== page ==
Romancing the Memories

By James Minor
NEWS-TIMES


Even if you don’t know who Jay Conner is, there’s a good chance he’s put you to sleep.

Conner is a renowned pianist from Newport whose music may be recognizable to area residents as the soothing sounds accompanying the “Carolina Seascapes” footage airing on local cable access.

“I ask people all the time,” Conner said, “‘what do you think of the music on that?’ and they’ll say, ‘I think it’s the best mattress music ever recorded. It puts you to sleep right away.’ ”

What would be an insult to other musicians is a source of pride for Conner, who releases his third CD of piano music, “Romancing the Memories,” today.

“My music is soothing and relaxing. It’s also reflective. I hope it causes one to look inward,” he said.
Conner’s music has struck a cord in many people during the years, having been played in more than 14 countries on radio and music TV channels. His “Fill Me With Your Love” is on the motion picture soundtrack for the Allan Smithee film “Burn Hollywood Burn.”

Despite the success, the 13-track “Romancing the Memories” is Conner’s first major project in eight years.
The break, he said, was because he was so entrenched in running the family business of Leader Homes — a mobile home company that went out of business in December 2004 —that he didn’t have any energy to be creative.

“I went through a lull,” Conner said. “I didn’t have any inspiration for music coming to me. I don’t mean to sound cliché but I don’t give myself any credit for my music… I just see myself as an instrument, as a conduit, and I was not open to receiving new music.”

Once he was again “open” to music, he said, it was there for him, sometimes coming from unlikely places.
Two songs on “Romancing the Memories”—“It Must Be Real” and “Once Again”—were poems Conner’s mother had written years before and finally decided to show her son, while another, “Waiting for the Sun,” was a poem written by Conner’s brother-in-law during a bad Texas storm.

“They weren’t trying to connect the writing to music,” he said, “but after I read them, I decided the words needed music.”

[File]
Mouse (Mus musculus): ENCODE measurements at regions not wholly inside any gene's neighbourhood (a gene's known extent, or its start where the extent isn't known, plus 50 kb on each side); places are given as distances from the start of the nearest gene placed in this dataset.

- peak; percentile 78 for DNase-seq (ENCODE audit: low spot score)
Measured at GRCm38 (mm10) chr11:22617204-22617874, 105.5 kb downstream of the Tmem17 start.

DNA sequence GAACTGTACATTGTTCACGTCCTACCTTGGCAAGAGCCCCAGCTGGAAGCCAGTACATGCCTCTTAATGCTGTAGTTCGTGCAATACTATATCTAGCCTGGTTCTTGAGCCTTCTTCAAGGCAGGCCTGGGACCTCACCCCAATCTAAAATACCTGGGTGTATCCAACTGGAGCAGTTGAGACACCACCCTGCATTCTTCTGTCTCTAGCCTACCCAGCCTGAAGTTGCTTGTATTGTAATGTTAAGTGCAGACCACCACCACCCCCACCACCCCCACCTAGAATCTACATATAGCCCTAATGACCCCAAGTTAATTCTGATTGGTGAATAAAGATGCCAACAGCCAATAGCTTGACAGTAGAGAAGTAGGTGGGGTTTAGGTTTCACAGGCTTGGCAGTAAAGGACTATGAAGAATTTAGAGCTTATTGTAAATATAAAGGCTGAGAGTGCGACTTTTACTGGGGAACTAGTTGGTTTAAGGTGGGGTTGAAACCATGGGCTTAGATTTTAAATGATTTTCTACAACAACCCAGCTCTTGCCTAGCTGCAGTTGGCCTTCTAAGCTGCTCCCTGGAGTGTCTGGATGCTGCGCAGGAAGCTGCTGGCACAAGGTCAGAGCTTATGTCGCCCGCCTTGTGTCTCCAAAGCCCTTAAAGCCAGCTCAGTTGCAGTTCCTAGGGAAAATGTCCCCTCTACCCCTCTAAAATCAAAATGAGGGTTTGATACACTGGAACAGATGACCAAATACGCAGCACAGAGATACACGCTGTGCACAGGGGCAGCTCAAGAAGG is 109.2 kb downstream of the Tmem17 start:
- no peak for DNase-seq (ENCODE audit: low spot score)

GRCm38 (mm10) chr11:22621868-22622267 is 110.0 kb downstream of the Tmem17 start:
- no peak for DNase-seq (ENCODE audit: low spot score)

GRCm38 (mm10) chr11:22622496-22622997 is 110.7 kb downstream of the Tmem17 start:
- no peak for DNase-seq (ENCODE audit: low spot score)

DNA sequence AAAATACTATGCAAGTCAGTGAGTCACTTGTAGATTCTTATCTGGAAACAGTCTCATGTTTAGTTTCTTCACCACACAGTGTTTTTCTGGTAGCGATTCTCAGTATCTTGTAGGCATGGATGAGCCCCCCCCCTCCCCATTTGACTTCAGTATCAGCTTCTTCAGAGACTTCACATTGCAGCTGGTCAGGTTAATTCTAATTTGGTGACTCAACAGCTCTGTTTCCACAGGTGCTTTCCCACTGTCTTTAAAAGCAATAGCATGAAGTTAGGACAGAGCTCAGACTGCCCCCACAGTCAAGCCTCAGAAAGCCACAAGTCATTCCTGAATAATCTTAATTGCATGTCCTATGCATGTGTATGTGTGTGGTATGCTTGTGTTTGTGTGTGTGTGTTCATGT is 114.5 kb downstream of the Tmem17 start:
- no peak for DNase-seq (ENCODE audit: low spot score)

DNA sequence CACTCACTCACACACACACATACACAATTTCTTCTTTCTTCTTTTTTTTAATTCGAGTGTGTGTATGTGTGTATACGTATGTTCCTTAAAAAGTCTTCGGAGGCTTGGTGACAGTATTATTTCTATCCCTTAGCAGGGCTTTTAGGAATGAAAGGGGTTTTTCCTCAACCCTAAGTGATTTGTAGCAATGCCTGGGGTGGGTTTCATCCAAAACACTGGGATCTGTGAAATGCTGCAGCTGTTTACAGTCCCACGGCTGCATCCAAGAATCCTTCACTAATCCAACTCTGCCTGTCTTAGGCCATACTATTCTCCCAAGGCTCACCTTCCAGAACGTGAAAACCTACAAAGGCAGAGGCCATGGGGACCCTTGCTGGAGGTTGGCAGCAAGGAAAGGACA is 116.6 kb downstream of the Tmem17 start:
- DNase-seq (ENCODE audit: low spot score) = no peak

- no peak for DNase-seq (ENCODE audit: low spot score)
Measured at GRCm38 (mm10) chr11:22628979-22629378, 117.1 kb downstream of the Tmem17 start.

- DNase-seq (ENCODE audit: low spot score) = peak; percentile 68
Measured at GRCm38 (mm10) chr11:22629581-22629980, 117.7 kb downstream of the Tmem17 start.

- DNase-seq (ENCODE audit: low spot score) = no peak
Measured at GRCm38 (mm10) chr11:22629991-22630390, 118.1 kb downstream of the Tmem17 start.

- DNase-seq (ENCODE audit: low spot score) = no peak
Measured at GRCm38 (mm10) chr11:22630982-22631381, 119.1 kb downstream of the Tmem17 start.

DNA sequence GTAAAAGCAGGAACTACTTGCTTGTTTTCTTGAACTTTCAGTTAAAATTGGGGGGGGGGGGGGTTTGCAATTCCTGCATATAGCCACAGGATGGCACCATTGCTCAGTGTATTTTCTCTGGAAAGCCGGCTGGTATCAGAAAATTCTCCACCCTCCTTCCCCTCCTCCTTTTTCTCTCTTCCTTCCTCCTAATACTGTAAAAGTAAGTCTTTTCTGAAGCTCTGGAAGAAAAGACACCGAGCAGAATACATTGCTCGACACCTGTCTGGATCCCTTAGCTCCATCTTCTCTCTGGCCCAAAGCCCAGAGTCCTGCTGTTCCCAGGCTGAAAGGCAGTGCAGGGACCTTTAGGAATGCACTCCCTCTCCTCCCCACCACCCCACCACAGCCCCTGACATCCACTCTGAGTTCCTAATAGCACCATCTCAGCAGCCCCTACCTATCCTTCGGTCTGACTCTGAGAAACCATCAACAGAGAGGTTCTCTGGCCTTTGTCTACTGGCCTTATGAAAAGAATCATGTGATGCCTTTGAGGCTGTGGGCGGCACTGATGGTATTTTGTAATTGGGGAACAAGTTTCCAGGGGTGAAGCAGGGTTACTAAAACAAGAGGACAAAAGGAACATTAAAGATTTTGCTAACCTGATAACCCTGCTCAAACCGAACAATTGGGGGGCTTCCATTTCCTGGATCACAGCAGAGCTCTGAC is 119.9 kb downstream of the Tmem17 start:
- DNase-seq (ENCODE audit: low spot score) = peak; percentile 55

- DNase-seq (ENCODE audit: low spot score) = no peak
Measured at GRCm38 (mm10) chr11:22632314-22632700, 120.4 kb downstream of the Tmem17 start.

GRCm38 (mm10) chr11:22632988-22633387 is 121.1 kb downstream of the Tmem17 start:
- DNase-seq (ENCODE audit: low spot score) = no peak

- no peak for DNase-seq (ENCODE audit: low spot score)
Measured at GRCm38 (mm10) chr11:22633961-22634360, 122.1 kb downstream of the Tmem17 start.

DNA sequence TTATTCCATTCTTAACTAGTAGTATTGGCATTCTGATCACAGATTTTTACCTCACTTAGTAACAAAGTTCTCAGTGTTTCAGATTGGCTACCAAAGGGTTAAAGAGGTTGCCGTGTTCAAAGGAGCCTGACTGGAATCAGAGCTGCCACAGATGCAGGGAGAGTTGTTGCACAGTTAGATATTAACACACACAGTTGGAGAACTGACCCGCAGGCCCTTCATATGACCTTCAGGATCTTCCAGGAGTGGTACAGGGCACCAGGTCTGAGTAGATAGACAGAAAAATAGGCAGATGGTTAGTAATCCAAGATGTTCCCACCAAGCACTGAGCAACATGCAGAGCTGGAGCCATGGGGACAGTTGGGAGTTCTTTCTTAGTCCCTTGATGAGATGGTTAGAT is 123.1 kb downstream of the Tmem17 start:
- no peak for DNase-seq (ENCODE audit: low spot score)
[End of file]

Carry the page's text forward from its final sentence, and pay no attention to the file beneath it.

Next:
Conner also found inspiration from the special moments everyday life can bring. He cites the song “Can I Go With You?” as one example.

“The song was inspired by one of my good friends, Albry Spence, and his little boy, Mason,” Conner said.
“Mason was 3 or 4 years old when this happened. Albry got a pair of shoes with the springs in them and says to his son, ‘when you jump on these shoes, they’ll take you all the way to the moon.’

“Now, talk about faith and believing what your parents say, Mason looks up and says, ‘Daddy, can I go with you?’ When I heard that story, I knew I had to write a song with that title.”

Conner admits that he is attempting his own “leap of faith” with “Romancing the Memories.”

Unlike his first two releases, 1997s “Grand Escapes” and 1998s “Suspended in Time,” “Romancing the Memories” does not include any orchestration to go along with Conner’s exceptional piano skills.

The decision to go solo came from feedback on the first two albums. According to Conner, people were telling him they either wanted to hear more piano or piano only.

“I think the piano style is the same, but it’s not covered up by the orchestration. I don’t know if I’ll get the music stations and TV channels to play piano only, but my record label (Encore Music based in Morehead City) is checking into a couple of options. It will be interesting to see what kind of reception I get.”

Conner is also considering live performances, something he has rarely done.

“I’ve been invited to play for events like the annual Hospice memorial service—which I wrote the song ‘Always in my Heart’ (on ‘Romancing the Memories’) for. I also stay active in my church music, but that’s about it.”

He says—half-joking, half-serious—that one thing that has kept him from doing live shows is the fear that his soft, meditative sound, will put the crowd to sleep within minutes. Still, live shows is something he seems excited to do.

Conner also dreams of a day he can play with the N.C. Symphony and would like to see one of his songs used as the title track for a major motion picture.

“Even though I’ve already had a song in a movie, I want one of my songs to be the theme, you know?” he said, calling his song on the “Burn Hollywood Burn” soundtrack a surreal—accidental, even—opportunity.

“I got a call from a friend right after ‘Grand Escapes’ came out,” Conner said, “and they said, ‘You’ve got some good stuff here. There is a movie getting ready to be produced and they’re doing something unorthodox. They are accepting submissions from unknowns.’ ”

Conner’s friend sent the information, and Conner promptly sent a CD to Universal Studios expecting that would be the end of it.

“I got a call about a month later,” he said. “There were 9,200 submissions and they only picked 10 of us.”

The movie wasn’t a success, but it opened a few more avenues for Conner, who remarked that not long after the movie was released he heard one of his songs on a radio station in California.

“That was my wake-up call that my music was going places.”

He hopes “Romancing the Memories” will take people places, too; places where clocks stand still, and where each song captures a moment in the listener’s life—a laugh, a cry, a kiss.

The CD is available for $15 at Dee Gee’s Gifts and Books in Morehead City, Beach Book Mart on Atlantic Beach, In the Spirit in Beaufort, Emerald Isle Books & Gifts, Russell’s Gift Shop in Swansboro and Core Sound Waterfowl Museum on Harkers Island.